using (SqlDataReader reader = command.ExecuteReader())
            {
            }
        }
    }
}

Uh-oh. Now when we run the example, we get an error!

Unhandled Exception: System.Data.SqlClient.SqlException: Must declare the scalar variable "@p__linq__0".

Where did this come from? Well, it turns out that the Entity Framework is smart enough to know that when you specify a hard-coded string in the expression, like x => x.Name == "Lamp", the value will never change so it generates a query with the string hard-coded as well. However, when you specify a variable, like x => x.Name == productName, it takes advantage of SQL Execution Plan Caching by creating a paramaterized query, so the query plan can be reused even with the value of productName changes. So, let's take a look at what we are getting now from the DbQuery<Product>.ToString() call:

SELECT
[Extent1].[Id] AS [Id],
[Extent1].[Name] AS [Name],
[Extent1].[LastEditDate] AS [LastEditDate]
FROM [dbo].[Products] AS [Extent1]
WHERE [Extent1].[Name] = @p__linq__0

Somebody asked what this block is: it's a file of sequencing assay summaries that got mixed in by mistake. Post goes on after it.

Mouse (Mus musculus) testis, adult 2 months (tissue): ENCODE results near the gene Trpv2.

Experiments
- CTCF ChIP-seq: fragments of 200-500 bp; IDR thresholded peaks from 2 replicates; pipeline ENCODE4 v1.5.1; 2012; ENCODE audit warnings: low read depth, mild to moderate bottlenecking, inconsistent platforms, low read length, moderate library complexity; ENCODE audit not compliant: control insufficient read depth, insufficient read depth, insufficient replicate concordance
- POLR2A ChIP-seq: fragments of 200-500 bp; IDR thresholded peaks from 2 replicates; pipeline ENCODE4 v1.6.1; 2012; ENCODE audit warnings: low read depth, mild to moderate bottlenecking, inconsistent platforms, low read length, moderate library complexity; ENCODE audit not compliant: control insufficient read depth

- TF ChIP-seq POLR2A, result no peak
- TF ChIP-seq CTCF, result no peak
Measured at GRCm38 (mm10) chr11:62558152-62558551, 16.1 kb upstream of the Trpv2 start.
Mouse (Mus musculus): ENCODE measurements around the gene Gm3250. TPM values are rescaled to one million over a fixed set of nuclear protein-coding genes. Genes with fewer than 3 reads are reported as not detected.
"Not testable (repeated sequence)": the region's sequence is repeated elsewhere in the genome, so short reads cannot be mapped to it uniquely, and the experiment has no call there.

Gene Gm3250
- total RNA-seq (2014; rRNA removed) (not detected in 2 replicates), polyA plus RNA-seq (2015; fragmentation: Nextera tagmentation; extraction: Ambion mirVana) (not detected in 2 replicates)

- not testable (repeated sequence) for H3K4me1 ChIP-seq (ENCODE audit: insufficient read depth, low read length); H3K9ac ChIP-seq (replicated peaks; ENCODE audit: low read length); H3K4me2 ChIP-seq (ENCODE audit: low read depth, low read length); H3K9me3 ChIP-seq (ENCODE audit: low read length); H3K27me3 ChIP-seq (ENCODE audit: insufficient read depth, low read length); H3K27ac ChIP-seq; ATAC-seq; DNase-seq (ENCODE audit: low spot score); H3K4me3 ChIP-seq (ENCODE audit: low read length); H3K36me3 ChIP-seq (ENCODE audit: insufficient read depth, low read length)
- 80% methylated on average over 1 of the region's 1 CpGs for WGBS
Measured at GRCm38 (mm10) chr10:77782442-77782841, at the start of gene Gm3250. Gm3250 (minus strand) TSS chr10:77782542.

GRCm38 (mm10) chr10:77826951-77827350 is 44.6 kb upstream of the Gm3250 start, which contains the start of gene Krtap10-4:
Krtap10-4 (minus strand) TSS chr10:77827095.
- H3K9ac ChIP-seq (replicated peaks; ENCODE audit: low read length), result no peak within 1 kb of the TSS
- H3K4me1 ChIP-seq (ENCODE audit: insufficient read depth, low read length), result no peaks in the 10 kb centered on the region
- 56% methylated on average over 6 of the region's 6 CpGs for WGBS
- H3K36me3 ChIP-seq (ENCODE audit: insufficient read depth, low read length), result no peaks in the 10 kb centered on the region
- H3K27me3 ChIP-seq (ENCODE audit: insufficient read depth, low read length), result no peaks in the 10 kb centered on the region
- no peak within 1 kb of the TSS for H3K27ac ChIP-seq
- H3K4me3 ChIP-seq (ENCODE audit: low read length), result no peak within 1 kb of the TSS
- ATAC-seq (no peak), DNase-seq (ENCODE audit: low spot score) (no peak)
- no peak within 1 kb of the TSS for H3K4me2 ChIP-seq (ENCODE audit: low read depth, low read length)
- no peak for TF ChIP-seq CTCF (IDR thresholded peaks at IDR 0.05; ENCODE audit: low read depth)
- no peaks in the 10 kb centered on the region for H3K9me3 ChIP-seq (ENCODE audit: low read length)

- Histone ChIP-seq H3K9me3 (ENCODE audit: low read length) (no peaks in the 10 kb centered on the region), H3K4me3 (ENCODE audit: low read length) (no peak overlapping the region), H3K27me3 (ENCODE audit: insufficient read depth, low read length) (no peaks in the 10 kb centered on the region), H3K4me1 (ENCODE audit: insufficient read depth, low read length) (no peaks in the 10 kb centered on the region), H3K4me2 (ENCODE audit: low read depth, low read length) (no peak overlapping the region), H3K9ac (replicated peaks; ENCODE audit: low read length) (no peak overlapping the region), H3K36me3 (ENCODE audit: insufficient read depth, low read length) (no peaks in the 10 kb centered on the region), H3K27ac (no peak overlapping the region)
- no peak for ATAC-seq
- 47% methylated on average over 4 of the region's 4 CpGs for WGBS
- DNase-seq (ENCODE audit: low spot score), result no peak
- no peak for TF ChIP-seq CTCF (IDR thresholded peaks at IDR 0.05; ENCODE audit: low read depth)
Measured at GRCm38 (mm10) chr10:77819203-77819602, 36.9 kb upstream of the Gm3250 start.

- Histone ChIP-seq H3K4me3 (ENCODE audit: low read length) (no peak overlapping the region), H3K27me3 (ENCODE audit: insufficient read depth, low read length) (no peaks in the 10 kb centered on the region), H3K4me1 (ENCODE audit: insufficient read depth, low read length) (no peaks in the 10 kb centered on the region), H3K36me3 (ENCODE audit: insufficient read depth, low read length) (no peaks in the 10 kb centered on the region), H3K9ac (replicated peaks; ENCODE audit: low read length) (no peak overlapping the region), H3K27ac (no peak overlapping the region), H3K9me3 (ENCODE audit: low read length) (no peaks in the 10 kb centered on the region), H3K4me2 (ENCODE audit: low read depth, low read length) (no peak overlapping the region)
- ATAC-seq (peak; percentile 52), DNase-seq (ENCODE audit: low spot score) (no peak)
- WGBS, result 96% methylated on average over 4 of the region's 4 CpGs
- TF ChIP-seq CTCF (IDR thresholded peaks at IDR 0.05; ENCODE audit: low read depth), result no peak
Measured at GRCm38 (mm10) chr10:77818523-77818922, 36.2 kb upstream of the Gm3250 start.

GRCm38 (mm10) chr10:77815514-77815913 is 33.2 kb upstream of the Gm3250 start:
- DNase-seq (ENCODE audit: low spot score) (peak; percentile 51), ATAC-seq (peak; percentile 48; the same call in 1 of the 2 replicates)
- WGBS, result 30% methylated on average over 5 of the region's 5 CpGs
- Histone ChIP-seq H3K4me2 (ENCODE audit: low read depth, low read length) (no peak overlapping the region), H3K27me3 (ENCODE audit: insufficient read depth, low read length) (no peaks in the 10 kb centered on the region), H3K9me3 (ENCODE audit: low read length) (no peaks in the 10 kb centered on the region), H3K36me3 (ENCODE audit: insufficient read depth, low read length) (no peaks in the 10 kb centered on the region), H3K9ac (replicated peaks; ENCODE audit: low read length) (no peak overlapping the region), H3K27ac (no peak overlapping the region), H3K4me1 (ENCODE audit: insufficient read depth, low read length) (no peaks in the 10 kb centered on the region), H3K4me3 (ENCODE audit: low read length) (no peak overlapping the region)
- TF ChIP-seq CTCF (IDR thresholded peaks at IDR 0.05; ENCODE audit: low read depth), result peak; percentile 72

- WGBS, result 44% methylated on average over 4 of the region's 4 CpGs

Just like we thought, it is now using a parameterized query instead of hard-coding the values. Unfortunately, the DbQuery<T> class does not expose what parameters are in the query, other than through the string. Now, from here we have two options. First, we could assume that the parameters are always going to be named @p__linq__N, where N is the index of the parameter in the query. This doesn't seem like a good assumption to me, so we are going to look for another way. The second way of doing it is using reflection to find the parameters themselves. After all, they have to be in there somewhere, even if they aren't exposed. It's not magic, after all.